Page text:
“This is so brave.”
I have started to notice the way people say that when women write memoir-y things. This is a thing people do and it’s annoying but now I can’t stop seeing it. And I like to write these memoiry things, on whatever small scale (does twitter count?). I absolutely have that compulsion, and am fairly aware that I have a knack for it, and I find it really rewarding to do. It’s so funny to me though because, while I can’t speak for others, it seems to me like the least brave thing.
I guess any courage I have is just knowing that everyone is really fucked up, and we’re usually fucked up in similar ways, so who cares. That’s not bravery so much as self-awareness? And it’s really not narcissistic so much as it requires empathy. It’s narcissistic to think you are the only idiot with money problems or love problems or work problems. If you look around and realize everyone else has variations on your same theme, it’s very liberating. And true!
And so from there, writing about something crappy that happened to you - especially if it was your fault, if you did it! — and making it funny and compelling and entertaining? That is just advantageous, on a lot of levels — that’s just opportunity, baby. And it’s such a human compulsion to me, to confess. It so transparently satisfying on the basest level. Not in a bad way — I don’t think it’s boring (when it’s good), or any more self-involved or indulgent than anything else. I love reading this shit, and so does pretty much everyone else. It’s about the human fucking condition and it teaches about ourselves and the world. It helps us cope. It’s all there is.
But brave? Come on. You are taking something crappy and either making literal money from it, or sharing it with the world, who will then tell you they love it. You are benefitting from the bad thing! You have fulfilled the great promise of writing: you have transcended the crappy thing by imposing a narrative on it, you have made art from it, and you are loved more for it.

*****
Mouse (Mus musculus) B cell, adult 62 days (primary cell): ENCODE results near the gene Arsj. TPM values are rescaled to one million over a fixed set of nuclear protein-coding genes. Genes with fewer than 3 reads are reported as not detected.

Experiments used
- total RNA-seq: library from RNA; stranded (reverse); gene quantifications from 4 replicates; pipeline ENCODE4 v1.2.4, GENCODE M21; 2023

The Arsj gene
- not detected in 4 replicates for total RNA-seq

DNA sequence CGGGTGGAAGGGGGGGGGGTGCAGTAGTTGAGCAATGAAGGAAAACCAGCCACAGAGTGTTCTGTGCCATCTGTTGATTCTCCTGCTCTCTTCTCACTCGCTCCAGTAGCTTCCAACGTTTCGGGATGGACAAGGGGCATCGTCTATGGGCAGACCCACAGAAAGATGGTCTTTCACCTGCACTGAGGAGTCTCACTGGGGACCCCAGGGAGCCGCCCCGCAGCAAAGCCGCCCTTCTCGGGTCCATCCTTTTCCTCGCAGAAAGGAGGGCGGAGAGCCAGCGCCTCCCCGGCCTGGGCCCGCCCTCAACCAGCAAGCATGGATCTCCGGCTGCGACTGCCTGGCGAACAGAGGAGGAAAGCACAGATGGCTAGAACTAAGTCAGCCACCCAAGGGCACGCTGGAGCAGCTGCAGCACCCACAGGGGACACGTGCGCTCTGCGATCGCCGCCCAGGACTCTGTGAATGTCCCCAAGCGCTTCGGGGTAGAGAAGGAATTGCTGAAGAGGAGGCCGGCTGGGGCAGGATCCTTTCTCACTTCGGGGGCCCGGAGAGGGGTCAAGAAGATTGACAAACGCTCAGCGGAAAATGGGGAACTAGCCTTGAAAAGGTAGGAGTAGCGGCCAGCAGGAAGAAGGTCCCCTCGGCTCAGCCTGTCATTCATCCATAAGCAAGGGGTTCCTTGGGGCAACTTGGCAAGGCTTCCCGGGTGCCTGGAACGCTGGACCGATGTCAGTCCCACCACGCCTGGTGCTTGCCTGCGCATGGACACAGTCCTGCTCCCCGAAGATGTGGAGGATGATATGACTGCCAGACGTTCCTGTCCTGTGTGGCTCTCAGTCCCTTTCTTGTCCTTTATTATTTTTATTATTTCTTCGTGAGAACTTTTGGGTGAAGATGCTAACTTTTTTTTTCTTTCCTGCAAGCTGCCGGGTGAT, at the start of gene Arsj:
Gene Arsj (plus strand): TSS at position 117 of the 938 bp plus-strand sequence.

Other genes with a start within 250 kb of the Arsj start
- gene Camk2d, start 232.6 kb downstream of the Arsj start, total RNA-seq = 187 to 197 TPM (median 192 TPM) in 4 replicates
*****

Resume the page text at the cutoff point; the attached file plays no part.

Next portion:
You took a risk that people would hate you for it, sure, but the promise of their love for you outweighed it. Your desperate need to be loved by everyone in the world outweighed it.
“So brave!” Oh shut up. Unless you are a whistleblower or calling out a tyrannical government or a murderer or something (all legitimately brave!), say it’s good or funny or deft or revelatory or fascinating or compelling or “I just really love knowing that you fucked up and it gives me great satisfaction and makes me relate to you even more, and feel less bad about my own human self.”
That is enough! That is all there is!
Know that while you may feel it’s brave to overcome the fear that others will judge you, once you get over that, it is really fun and really a thrill and really psychologically satisfying to be loved for all the reason you fear you’ll be hated. It’s a great, desperate delusional shtick. “Oh you think you love me? Well, let me show you the worst parts of my brain and my self. Oh, you still love me? Ha! Wow!” <— not brave. Kind of pathological actually.
It’s fun to do, though, and fun to read. It really helps people — readers — sometimes. I believe that. But I don’t know about brave. You’re a fucking writer. You basically are inept enough that you can’t function in your life without mediating through your own brain and then imposing it back on the world and expecting to be loved for it. Ha!
Brave is getting out of bed in the morning and just living your life, and living with your choices. Brave is making choices without asking the public to affirm you for making them.
Or at least right now I am convinced of that, though I am kind of drunk tbh, and really having a hell of a time lately.
I just don’t think it’s fair to hold writing to “brave.” I don’t think that’s necessarily what it sets out to do. If we were brave, we wouldn’t need it.